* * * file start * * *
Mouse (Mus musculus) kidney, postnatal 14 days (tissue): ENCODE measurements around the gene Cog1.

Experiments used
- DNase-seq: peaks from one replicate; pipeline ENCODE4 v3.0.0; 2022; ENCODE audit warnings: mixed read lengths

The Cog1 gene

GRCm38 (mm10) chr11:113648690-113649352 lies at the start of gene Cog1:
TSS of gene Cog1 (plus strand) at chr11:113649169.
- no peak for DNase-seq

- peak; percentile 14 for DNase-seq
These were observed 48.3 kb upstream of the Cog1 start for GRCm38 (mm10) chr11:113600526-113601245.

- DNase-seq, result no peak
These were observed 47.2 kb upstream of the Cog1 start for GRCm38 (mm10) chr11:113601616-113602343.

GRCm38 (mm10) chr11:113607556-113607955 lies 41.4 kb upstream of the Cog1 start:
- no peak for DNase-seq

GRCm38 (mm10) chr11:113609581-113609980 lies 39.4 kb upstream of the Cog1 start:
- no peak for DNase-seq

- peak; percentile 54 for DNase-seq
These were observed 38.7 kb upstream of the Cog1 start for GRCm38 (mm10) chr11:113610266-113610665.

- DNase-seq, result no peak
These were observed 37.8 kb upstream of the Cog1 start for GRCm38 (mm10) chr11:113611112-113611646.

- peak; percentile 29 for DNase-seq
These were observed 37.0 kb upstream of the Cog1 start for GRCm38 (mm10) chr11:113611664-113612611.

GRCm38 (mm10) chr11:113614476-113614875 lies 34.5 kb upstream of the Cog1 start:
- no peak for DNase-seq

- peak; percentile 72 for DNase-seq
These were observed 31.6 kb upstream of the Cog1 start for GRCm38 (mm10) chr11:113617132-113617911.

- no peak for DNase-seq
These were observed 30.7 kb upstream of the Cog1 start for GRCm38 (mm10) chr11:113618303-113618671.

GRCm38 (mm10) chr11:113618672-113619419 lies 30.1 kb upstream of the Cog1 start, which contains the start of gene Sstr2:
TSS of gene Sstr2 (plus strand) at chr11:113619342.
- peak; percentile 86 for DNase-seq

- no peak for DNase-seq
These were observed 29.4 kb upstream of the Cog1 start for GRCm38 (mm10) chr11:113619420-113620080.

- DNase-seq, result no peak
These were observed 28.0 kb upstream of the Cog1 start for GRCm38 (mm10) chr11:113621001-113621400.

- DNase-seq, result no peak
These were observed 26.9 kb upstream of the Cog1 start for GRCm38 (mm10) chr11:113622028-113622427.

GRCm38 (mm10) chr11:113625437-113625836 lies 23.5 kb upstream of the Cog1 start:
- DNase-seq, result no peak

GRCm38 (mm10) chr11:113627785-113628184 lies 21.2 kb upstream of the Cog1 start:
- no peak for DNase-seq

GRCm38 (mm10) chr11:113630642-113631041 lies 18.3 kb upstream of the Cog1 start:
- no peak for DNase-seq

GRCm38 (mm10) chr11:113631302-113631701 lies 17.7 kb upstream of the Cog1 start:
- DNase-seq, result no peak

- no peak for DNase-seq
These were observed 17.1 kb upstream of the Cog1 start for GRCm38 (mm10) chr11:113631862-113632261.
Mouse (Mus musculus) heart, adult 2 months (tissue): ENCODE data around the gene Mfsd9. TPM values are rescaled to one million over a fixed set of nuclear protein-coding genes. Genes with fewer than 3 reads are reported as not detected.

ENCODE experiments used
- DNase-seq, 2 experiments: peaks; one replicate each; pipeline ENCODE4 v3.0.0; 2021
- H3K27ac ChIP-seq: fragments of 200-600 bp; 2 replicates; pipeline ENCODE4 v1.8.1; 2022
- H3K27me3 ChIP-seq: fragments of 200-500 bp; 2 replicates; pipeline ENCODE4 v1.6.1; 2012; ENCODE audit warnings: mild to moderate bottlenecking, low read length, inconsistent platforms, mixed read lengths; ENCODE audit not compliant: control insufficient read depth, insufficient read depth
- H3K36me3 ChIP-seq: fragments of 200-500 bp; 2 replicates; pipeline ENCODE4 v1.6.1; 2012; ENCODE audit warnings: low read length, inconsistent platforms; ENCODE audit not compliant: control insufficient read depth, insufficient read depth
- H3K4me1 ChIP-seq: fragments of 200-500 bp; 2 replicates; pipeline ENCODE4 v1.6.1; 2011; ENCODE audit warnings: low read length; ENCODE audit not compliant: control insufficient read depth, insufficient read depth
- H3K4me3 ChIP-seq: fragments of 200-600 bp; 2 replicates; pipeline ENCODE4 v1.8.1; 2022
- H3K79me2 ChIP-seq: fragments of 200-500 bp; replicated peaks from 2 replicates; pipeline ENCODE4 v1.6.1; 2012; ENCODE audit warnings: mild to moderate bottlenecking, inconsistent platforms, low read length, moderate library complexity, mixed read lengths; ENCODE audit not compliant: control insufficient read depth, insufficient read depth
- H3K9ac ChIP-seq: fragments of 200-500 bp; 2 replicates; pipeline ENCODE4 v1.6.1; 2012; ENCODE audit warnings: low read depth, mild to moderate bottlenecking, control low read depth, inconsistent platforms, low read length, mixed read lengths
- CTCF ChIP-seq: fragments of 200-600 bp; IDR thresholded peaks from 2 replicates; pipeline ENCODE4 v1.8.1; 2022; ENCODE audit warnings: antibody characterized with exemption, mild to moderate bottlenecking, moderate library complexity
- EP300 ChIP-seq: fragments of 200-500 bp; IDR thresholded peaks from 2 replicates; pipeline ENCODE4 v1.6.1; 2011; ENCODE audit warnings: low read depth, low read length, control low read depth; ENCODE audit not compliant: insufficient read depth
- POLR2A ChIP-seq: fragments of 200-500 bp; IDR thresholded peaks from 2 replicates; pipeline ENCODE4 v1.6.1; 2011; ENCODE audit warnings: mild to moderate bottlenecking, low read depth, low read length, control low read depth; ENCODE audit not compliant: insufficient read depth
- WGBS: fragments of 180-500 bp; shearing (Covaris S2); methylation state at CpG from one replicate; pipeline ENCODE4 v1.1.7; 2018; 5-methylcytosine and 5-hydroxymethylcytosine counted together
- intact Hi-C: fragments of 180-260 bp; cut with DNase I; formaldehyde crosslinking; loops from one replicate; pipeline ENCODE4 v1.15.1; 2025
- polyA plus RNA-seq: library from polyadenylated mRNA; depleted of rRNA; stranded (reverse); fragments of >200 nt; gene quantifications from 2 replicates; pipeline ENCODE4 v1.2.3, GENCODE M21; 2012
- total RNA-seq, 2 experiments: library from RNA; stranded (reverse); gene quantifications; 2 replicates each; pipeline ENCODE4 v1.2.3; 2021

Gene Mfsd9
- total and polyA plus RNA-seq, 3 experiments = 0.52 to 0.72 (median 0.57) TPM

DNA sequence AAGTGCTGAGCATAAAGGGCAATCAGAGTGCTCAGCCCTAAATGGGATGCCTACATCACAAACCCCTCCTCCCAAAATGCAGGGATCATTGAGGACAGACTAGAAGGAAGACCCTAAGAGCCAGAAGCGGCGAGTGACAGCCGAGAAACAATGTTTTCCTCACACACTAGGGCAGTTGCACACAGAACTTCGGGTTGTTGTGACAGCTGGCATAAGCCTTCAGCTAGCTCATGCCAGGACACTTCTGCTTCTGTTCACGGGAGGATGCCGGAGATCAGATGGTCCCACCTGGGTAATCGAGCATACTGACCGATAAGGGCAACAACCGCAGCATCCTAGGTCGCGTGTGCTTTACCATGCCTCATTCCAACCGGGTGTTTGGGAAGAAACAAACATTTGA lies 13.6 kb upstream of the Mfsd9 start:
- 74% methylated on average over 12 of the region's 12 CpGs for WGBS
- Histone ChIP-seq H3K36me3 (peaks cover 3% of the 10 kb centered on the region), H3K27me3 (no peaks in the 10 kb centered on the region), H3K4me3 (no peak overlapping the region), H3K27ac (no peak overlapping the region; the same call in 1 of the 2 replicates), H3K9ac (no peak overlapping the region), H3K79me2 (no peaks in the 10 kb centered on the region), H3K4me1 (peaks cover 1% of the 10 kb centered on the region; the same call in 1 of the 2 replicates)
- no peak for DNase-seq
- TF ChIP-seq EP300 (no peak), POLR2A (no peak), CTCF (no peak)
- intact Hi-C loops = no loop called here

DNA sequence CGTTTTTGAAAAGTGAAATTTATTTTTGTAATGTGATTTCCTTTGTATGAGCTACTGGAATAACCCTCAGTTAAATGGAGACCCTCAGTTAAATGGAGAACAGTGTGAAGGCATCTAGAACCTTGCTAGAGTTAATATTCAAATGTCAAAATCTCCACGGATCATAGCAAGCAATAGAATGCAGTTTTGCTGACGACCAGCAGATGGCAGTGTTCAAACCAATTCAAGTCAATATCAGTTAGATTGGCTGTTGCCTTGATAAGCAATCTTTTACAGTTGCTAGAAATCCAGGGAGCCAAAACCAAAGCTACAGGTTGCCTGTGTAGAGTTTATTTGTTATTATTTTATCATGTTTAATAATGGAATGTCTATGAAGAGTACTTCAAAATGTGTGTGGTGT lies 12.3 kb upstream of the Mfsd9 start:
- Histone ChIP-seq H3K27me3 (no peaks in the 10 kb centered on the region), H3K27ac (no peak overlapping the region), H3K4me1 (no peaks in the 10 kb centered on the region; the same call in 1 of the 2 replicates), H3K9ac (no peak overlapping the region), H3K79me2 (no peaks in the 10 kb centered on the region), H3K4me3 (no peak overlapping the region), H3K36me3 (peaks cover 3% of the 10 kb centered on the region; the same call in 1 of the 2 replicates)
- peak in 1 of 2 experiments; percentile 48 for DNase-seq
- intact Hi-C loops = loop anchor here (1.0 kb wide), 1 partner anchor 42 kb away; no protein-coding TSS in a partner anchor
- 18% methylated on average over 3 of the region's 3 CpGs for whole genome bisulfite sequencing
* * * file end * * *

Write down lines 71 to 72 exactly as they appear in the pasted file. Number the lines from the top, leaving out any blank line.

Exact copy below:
- intact Hi-C loops = no loop called here

DNA sequence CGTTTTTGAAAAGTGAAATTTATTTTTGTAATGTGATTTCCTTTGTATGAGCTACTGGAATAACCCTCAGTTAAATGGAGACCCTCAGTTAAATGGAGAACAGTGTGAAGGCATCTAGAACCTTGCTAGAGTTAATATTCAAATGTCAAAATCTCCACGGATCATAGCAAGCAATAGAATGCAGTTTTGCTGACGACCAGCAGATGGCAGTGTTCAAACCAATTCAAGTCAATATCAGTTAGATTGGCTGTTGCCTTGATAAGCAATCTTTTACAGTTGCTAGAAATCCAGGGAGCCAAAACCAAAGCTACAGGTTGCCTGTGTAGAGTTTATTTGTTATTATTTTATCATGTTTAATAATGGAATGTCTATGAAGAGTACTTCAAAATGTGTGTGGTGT lies 12.3 kb upstream of the Mfsd9 start: